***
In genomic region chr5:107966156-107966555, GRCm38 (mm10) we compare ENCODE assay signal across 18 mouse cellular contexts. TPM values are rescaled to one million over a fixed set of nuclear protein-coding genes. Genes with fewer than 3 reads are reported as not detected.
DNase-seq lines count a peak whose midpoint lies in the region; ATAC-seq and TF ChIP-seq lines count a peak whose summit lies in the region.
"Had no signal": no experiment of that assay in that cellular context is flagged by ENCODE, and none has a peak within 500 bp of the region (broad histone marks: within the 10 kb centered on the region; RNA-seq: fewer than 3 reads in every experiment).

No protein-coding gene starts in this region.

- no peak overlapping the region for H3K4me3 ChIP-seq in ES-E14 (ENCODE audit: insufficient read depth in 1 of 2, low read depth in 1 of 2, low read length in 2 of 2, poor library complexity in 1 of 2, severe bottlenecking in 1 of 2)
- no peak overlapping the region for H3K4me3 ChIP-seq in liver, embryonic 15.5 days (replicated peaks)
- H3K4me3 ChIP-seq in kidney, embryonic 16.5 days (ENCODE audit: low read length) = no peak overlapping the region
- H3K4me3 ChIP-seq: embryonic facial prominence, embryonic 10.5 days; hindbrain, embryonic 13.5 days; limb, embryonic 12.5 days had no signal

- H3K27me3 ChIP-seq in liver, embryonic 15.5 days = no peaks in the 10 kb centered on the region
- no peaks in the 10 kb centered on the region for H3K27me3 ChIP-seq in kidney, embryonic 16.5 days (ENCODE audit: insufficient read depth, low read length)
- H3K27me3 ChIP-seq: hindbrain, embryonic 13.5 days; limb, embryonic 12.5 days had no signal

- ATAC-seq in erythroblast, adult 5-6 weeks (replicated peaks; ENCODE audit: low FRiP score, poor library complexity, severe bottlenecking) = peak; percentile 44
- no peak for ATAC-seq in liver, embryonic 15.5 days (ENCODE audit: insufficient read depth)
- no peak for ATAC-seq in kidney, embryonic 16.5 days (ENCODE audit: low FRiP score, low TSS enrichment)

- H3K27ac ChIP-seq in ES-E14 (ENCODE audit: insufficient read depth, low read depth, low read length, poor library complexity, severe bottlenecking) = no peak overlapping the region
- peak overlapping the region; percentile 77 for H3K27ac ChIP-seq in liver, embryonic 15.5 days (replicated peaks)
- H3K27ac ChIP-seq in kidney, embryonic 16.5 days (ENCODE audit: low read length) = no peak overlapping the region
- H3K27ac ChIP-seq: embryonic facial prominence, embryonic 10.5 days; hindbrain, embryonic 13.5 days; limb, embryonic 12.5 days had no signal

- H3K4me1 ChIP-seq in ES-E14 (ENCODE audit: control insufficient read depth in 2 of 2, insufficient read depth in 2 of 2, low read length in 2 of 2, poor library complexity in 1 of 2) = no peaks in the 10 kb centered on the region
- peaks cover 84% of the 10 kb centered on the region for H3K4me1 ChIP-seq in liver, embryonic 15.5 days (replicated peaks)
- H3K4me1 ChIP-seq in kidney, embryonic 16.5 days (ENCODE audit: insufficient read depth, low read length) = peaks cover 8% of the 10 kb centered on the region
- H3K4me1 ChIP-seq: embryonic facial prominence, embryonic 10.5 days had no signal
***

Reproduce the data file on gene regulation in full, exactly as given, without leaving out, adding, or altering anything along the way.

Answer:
In genomic region chr5:107966156-107966555, GRCm38 (mm10) we compare ENCODE assay signal across 18 mouse cellular contexts. TPM values are rescaled to one million over a fixed set of nuclear protein-coding genes. Genes with fewer than 3 reads are reported as not detected.
DNase-seq lines count a peak whose midpoint lies in the region; ATAC-seq and TF ChIP-seq lines count a peak whose summit lies in the region.
"Had no signal": no experiment of that assay in that cellular context is flagged by ENCODE, and none has a peak within 500 bp of the region (broad histone marks: within the 10 kb centered on the region; RNA-seq: fewer than 3 reads in every experiment).

No protein-coding gene starts in this region.

- no peak overlapping the region for H3K4me3 ChIP-seq in ES-E14 (ENCODE audit: insufficient read depth in 1 of 2, low read depth in 1 of 2, low read length in 2 of 2, poor library complexity in 1 of 2, severe bottlenecking in 1 of 2)
- no peak overlapping the region for H3K4me3 ChIP-seq in liver, embryonic 15.5 days (replicated peaks)
- H3K4me3 ChIP-seq in kidney, embryonic 16.5 days (ENCODE audit: low read length) = no peak overlapping the region
- H3K4me3 ChIP-seq: embryonic facial prominence, embryonic 10.5 days; hindbrain, embryonic 13.5 days; limb, embryonic 12.5 days had no signal

- H3K27me3 ChIP-seq in liver, embryonic 15.5 days = no peaks in the 10 kb centered on the region
- no peaks in the 10 kb centered on the region for H3K27me3 ChIP-seq in kidney, embryonic 16.5 days (ENCODE audit: insufficient read depth, low read length)
- H3K27me3 ChIP-seq: hindbrain, embryonic 13.5 days; limb, embryonic 12.5 days had no signal

- ATAC-seq in erythroblast, adult 5-6 weeks (replicated peaks; ENCODE audit: low FRiP score, poor library complexity, severe bottlenecking) = peak; percentile 44
- no peak for ATAC-seq in liver, embryonic 15.5 days (ENCODE audit: insufficient read depth)
- no peak for ATAC-seq in kidney, embryonic 16.5 days (ENCODE audit: low FRiP score, low TSS enrichment)

- H3K27ac ChIP-seq in ES-E14 (ENCODE audit: insufficient read depth, low read depth, low read length, poor library complexity, severe bottlenecking) = no peak overlapping the region
- peak overlapping the region; percentile 77 for H3K27ac ChIP-seq in liver, embryonic 15.5 days (replicated peaks)
- H3K27ac ChIP-seq in kidney, embryonic 16.5 days (ENCODE audit: low read length) = no peak overlapping the region
- H3K27ac ChIP-seq: embryonic facial prominence, embryonic 10.5 days; hindbrain, embryonic 13.5 days; limb, embryonic 12.5 days had no signal

- H3K4me1 ChIP-seq in ES-E14 (ENCODE audit: control insufficient read depth in 2 of 2, insufficient read depth in 2 of 2, low read length in 2 of 2, poor library complexity in 1 of 2) = no peaks in the 10 kb centered on the region
- peaks cover 84% of the 10 kb centered on the region for H3K4me1 ChIP-seq in liver, embryonic 15.5 days (replicated peaks)
- H3K4me1 ChIP-seq in kidney, embryonic 16.5 days (ENCODE audit: insufficient read depth, low read length) = peaks cover 8% of the 10 kb centered on the region
- H3K4me1 ChIP-seq: embryonic facial prominence, embryonic 10.5 days had no signal